Qantas Sued Over Accidental Lifetime Club Card

Qantas Sued Over Accidental Lifetime Club Card

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I guess it’s nice to see that people being overly litigious isn’t just limited to the United States?

Qantas’ accidental lifetime club membership

The Sydney Morning Herald has the story of an interesting case that was recently heard in court. In December 2018, an Australian woman named Catriona Wilson received her Qantas Club card in the mail, after purchasing a Qantas Club partner membership. However, rather than listing an expiration date, the card listed “LIFETIME” under the “EXPIRY” section.

Qantas hasn’t sold lifetime lounge memberships since 2007, so naturally this caused some confusion. Wilson assumed that as a loyal Qantas customer, she had been given some kind of a reward.

Wilson’s husband reportedly called Qantas following this, and was informed that the lifetime membership was the result of a lucky draw. Wilson thought she hit the jackpot:

“I thought, ‘this is great, very exciting,’ it’s one of those things – you don’t win raffles or prizes. For something like that to come in the mail is pretty exciting.”

Wilson managed to use her membership without issue for nearly three years, until May 2021. At that point she tried to access the Qantas Club at Melbourne Airport, and was informed that her membership had lapsed. The staff ended up allowing her in with a guest pass, but Wilson describes the situation as embarrassing, and says she was upset and distressed.

Following the incident, Wilson tried to contact Qantas to have the system updated to reflect her lifetime membership, only to not hear back. At that point she filed a complaint with the Airline Customer Advocate. Only after that did Qantas inform her that a lifetime membership was “not something that they have in place.” A customer service representative clarified that there were no records of any promotions for a lifetime membership at the time that the card was issued.

Qantas offered Wilson a 20% discount on a Qantas Club membership, but refused to reinstate the lifetime membership that she believed she was entitled to. She responded by asking for a two year membership at no cost, though Qantas wouldn’t budge.

At this point the traveler took Qantas to court

With Wilson not getting anywhere, she made the decision to take the case to the Victorian Civil and Administrative Tribunal (VCAT). Wilson requested that the lifetime membership be honored, or alternatively that she get the equivalent value in frequent flyer points (an estimated market value of $9,975).

When the case was heard, a Qantas representative claimed that a lifetime Qantas Club membership hadn’t been available for purchase for over a decade, though wasn’t able to explain how this card was issued.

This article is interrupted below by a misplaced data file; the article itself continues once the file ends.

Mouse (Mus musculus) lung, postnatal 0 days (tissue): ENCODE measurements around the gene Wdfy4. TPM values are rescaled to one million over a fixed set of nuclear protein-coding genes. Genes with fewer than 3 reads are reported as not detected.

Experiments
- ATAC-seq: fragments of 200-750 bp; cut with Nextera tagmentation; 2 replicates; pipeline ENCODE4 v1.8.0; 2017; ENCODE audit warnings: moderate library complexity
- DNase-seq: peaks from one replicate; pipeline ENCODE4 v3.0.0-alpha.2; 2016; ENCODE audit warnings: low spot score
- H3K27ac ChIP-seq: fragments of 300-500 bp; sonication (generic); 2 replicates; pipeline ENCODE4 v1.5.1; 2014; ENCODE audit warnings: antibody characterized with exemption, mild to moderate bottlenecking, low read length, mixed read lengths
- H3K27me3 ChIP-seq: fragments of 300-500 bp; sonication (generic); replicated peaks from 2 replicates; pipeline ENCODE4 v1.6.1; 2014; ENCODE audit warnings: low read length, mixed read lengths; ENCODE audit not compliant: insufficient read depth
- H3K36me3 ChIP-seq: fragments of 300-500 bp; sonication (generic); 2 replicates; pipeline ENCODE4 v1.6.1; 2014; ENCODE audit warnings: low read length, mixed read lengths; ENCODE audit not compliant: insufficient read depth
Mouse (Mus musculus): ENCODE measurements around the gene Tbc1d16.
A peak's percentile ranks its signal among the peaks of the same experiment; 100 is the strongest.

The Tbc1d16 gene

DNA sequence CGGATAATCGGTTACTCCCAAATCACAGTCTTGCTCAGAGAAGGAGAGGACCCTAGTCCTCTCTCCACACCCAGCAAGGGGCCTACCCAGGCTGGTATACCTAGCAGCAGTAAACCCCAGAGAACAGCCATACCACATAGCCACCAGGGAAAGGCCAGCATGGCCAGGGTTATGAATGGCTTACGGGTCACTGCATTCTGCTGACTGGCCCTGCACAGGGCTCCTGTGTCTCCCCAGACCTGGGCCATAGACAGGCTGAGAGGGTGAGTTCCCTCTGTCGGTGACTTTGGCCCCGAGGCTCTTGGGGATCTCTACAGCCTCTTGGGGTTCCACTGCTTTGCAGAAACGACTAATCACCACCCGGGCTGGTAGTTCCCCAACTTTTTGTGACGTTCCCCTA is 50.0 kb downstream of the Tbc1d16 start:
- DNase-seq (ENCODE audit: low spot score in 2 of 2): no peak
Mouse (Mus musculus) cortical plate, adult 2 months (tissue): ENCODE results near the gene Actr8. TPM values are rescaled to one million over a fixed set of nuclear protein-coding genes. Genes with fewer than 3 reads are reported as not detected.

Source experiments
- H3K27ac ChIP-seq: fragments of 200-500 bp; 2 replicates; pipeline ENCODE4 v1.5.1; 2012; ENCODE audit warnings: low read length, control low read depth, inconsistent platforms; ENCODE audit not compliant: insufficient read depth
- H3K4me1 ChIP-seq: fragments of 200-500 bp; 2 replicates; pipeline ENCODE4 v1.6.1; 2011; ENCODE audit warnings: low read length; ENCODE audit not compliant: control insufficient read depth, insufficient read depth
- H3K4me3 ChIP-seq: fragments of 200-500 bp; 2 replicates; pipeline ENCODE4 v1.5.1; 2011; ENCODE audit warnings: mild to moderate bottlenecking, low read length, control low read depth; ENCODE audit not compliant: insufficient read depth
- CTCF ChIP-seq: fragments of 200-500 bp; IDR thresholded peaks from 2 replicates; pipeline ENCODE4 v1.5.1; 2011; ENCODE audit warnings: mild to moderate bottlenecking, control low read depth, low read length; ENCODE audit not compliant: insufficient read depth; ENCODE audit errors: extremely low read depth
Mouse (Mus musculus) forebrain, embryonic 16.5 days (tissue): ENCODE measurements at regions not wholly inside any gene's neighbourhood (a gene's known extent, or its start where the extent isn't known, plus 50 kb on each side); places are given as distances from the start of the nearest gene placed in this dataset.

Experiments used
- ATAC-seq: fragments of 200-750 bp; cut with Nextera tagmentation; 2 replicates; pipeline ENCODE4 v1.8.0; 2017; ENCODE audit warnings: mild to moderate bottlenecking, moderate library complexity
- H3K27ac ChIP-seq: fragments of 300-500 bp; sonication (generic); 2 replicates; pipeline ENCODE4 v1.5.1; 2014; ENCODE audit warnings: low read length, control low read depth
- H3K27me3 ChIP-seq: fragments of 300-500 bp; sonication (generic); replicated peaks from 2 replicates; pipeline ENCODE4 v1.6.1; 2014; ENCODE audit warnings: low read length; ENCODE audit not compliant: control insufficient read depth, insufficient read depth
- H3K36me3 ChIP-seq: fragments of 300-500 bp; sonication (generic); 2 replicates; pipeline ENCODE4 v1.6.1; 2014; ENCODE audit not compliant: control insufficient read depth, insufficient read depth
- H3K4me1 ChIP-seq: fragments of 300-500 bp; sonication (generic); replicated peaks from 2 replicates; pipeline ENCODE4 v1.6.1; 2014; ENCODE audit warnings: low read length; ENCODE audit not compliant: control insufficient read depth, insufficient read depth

On the day of the trial, Qantas allegedly offered Wilson a four year Qantas Club membership and some frequent flyer miles, in exchange for a confidentiality agreement.

As Wilson describes it, at this point she was “in so deep that it was double or nothing,” and that “it was all about the principle and abominable customer service.”

In the end, the VCAT sided with Qantas. As was written in the decision:

“This is not a situation where the respondent offered a benefit or service and failed to supply it. It was a windfall. As such, the applicable law is that which applies to a benefit obtained in error or through a mistake. The mistake vitiates any intention on the part of Qantas to give the benefit to the applicant.

After the case was dismissed, Qantas requested that Wilson cut up the card and send a photo of it to the customer service team. Instead Wilson sent the card to Qantas CEO Alan Joyce, informing him that her entire family would fly other carriers going forward.

My take on this Qantas Club controversy

This is quite a story.

On the one hand, assuming the facts are as presented, I don’t think Qantas handled this situation very professionally. The airline did indeed issue a card suggesting it was valid for a lifetime, and the couple reportedly called Qantas and was told that this was correct. Once Qantas clarified that this wasn’t accurate, a 20% discount on a membership isn’t exactly generous, especially if you want to keep a disgruntled customer. Furthermore, Qantas still hasn’t clarified how this actually happened — how was this card accidentally issued?

On the other hand, I also think that it crosses the line to try to sue an airline for something that you never paid for, and were never entitled to. Yes, Qantas absolutely provided bad customer service here, and I think it would be fair to go to the media about this incident, because it’s an interesting story of bad customer service, if nothing else. But to sue over this, and expect that you’re entitled to it? That crosses the line, in my opinion.

Frankly they should have taken the offer they were given on the day of the hearing, where they could have gotten a four year Qantas Club membership and some frequent flyer miles.

Bottom line

Somehow Qantas accidentally issued a lounge membership card that indicated that a membership was valid for a lifetime, even though the airline hadn’t issued these kinds of memberships in over a decade. While a traveler managed to use this membership for nearly three years, at that point she was informed that this was an error, and that she didn’t in fact have a lifetime membership.

The traveler decided to take Qantas to court over this, and ultimately lost. Even if Qantas handled this situation poorly, it was ultimately an error, and nothing more…